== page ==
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When I Told My Boss I Feared Being Weak Because of My Chronic Illness

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I never disclosed to my college professors that I live with primary adrenal insufficiency (PAI). Even when it caused me to fail a couple of finals or I had to miss class to have scary medical tests run, I kept it hidden from them. I did not want to single myself out. I didn’t want to appear weak.

But when I started working, I quickly learned I must tell my managers about my PAI. Within the first couple weeks on my new team, I informed my manager. I mentioned how I sometimes suffer from extreme fatigue that can come on suddenly without warning. I told him if I suddenly become illogical, irrational, combative or extremely emotional, those actions aren’t me. They’re warning signs of low cortisol.

I also told him I try to be extremely mindful of how I’m feeling. If I start to feel myself go downhill, I take actions to place myself in the safest environment as quickly as possible. My manager said he trusted me to know my limits and he would respect them. All I need to do is speak up.

In November, we hit a stressful period at work. Around 4 p.m. on a Friday, I knew I needed to go home. I had already worked late two nights that week and began to fade. I grew increasingly frustrated and struggled to understand simple instructions. I hadn’t revealed my PAI to my other coworkers. They didn’t comprehend the importance of my statement that I needed to leave.

My manager walked into the lab. After one look at my face, he asked if I needed to go home. I said yes. By this time I was shaking from low cortisol brought on by extreme exhaustion. As we left the lab together, he said, “It looks like you have already pushed yourself too far, Amber.”

One of the most difficult things about living with this disease is I never know my breaking point until it is too late. I’ll feel somewhat OK and then suddenly, I’ll feel awful. And I won’t even realize I feel awful at first. I just appear extremely combative and irrational.

By this point, I was on the verge of tears. In desperation, I threw my hands up in the air and stated, “I just don’t want to appear weak!” I hurriedly rushed away because I couldn’t stop the tears from flowing. My manager did not immediately chase after me. Instead, he waited a few seconds, then stopped by my desk, asking me to step into his office on my way out. When I entered his office, the first thing he did was apologize. He wanted to make sure he didn’t imply I was weak. I responded with gratitude for his understanding.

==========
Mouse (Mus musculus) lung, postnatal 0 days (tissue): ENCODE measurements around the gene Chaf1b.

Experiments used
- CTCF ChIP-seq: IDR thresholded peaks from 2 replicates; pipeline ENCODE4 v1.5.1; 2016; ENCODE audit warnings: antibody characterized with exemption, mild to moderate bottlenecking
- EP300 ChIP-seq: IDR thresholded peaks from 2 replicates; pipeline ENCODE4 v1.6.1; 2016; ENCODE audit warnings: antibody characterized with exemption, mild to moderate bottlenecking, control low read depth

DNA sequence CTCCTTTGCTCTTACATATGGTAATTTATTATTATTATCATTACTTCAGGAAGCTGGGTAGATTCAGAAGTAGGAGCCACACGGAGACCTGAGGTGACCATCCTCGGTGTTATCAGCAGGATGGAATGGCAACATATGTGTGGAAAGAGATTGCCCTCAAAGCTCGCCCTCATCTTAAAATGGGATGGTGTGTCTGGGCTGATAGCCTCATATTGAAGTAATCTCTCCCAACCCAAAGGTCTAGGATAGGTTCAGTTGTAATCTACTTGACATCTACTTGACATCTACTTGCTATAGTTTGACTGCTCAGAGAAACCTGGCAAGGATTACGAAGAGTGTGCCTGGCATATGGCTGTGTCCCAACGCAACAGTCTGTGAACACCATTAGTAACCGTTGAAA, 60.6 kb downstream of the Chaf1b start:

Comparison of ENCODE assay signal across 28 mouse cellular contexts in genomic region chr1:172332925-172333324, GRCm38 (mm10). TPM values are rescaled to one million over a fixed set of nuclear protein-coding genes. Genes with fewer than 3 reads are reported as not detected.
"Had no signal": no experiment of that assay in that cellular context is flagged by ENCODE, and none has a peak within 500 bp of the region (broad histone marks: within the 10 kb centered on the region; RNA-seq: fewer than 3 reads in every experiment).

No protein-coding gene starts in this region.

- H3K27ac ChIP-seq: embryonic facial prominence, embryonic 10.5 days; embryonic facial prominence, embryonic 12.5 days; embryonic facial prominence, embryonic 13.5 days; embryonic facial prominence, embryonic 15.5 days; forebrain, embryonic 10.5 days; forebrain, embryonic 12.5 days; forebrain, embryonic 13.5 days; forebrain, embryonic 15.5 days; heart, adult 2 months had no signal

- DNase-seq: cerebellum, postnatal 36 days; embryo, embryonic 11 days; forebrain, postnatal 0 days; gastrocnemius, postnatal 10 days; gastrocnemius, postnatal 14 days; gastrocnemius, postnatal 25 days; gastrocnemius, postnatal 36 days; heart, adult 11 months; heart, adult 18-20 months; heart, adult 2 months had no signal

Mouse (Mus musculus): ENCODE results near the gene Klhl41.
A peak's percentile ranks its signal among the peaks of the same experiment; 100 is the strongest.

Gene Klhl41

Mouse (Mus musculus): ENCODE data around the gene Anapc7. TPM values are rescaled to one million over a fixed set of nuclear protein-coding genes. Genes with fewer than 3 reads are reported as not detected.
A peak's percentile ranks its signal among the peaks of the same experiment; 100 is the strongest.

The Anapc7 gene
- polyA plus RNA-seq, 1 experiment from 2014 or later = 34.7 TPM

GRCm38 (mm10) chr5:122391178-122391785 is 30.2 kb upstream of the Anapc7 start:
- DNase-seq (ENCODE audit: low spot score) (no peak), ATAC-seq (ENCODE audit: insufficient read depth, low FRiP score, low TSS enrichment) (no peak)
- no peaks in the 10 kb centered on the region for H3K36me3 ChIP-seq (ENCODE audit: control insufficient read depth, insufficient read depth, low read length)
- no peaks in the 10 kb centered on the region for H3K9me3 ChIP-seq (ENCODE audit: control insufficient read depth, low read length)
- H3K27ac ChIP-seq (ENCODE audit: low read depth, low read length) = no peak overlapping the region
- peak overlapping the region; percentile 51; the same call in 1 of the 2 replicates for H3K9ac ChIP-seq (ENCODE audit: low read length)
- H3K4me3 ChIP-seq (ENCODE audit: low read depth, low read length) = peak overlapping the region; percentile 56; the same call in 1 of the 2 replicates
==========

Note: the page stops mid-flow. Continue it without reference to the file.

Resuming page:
I explained to him how fear of appearing weak is a personal demon of mine. I’ve never been healthy. I’ve never been normal. I’ve survived living in this world by comparing myself to those around me and trying to not fall behind. I’m working on growing more confident in who I am as just Amber without comparing myself to others.

He paused before he spoke. And when he spoke, it was with words of encouragement. He stated that every engineering problem I feel I must personally complete doesn’t rest solely on my shoulders. That is part of working on a team. We help each other out and share the load. He pointed out my contribution to the team in terms of completing tasks is completely replaceable. But he didn’t stop there.

“What is irreplaceable, Amber, is you. Do not push yourself to the point of collapse. That helps no one. You need to take care of your health first. You need to do what is best for you. A healthy Amber is a better team contributor. A healthy Amber is better for the entire team.”

I left his office incredibly encouraged, humbled and in tears.

Over the past two years, I’ve actively been working on this. I previously believed it was selfish to admit I didn’t have the strength to complete a task. I would try to muscle through things to the detriment of my own health. But saying I don’t feel well and need to take a break, eat a snack or walk outside of the lab is not a sign of weakness. Setting proper boundaries actually takes an enormous amount of strength.

This may seem harsh, but from a task standpoint, you are completely replaceable at your job. But while you can be replaced in your job, you can’t be replaced as a human. We must protect our health and our spoons. It’s much better to speak up and say, “I need a break” rather than push ourselves to the point of collapse.

It benefits everyone. And it helps us remain Clearly Alive.

Follow this journey on Clearly Alive.

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Originally published: July 17, 2015
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